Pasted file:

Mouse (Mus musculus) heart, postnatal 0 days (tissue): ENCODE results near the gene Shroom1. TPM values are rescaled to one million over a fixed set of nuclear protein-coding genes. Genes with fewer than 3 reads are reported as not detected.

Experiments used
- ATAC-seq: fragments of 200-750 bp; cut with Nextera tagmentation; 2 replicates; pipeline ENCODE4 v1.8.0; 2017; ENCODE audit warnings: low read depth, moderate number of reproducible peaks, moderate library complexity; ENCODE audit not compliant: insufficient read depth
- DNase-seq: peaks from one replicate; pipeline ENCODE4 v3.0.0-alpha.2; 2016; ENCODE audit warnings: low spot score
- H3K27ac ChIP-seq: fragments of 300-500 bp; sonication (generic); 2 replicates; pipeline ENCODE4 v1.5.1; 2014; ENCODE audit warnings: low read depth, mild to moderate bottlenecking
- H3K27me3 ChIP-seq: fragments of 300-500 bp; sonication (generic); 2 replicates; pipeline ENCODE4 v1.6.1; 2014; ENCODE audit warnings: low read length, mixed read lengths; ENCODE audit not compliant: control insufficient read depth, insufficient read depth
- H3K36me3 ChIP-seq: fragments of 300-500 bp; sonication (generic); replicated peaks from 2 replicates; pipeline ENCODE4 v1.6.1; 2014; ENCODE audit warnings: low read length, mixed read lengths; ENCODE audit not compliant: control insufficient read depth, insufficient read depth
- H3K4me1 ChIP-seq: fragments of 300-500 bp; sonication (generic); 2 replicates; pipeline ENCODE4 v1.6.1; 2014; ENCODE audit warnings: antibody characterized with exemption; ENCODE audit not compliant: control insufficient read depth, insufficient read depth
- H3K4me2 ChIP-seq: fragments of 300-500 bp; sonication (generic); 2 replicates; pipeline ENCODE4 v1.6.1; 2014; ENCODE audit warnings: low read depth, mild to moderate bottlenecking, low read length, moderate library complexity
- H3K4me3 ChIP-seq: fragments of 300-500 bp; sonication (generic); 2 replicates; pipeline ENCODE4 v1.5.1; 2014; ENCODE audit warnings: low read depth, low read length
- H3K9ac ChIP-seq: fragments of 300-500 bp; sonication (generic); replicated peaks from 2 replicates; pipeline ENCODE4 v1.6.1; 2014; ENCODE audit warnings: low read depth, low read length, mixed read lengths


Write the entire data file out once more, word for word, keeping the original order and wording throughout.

Mouse (Mus musculus) heart, postnatal 0 days (tissue): ENCODE results near the gene Shroom1. TPM values are rescaled to one million over a fixed set of nuclear protein-coding genes. Genes with fewer than 3 reads are reported as not detected.

Experiments used
- ATAC-seq: fragments of 200-750 bp; cut with Nextera tagmentation; 2 replicates; pipeline ENCODE4 v1.8.0; 2017; ENCODE audit warnings: low read depth, moderate number of reproducible peaks, moderate library complexity; ENCODE audit not compliant: insufficient read depth
- DNase-seq: peaks from one replicate; pipeline ENCODE4 v3.0.0-alpha.2; 2016; ENCODE audit warnings: low spot score
- H3K27ac ChIP-seq: fragments of 300-500 bp; sonication (generic); 2 replicates; pipeline ENCODE4 v1.5.1; 2014; ENCODE audit warnings: low read depth, mild to moderate bottlenecking
- H3K27me3 ChIP-seq: fragments of 300-500 bp; sonication (generic); 2 replicates; pipeline ENCODE4 v1.6.1; 2014; ENCODE audit warnings: low read length, mixed read lengths; ENCODE audit not compliant: control insufficient read depth, insufficient read depth
- H3K36me3 ChIP-seq: fragments of 300-500 bp; sonication (generic); replicated peaks from 2 replicates; pipeline ENCODE4 v1.6.1; 2014; ENCODE audit warnings: low read length, mixed read lengths; ENCODE audit not compliant: control insufficient read depth, insufficient read depth
- H3K4me1 ChIP-seq: fragments of 300-500 bp; sonication (generic); 2 replicates; pipeline ENCODE4 v1.6.1; 2014; ENCODE audit warnings: antibody characterized with exemption; ENCODE audit not compliant: control insufficient read depth, insufficient read depth
- H3K4me2 ChIP-seq: fragments of 300-500 bp; sonication (generic); 2 replicates; pipeline ENCODE4 v1.6.1; 2014; ENCODE audit warnings: low read depth, mild to moderate bottlenecking, low read length, moderate library complexity
- H3K4me3 ChIP-seq: fragments of 300-500 bp; sonication (generic); 2 replicates; pipeline ENCODE4 v1.5.1; 2014; ENCODE audit warnings: low read depth, low read length
- H3K9ac ChIP-seq: fragments of 300-500 bp; sonication (generic); replicated peaks from 2 replicates; pipeline ENCODE4 v1.6.1; 2014; ENCODE audit warnings: low read depth, low read length, mixed read lengths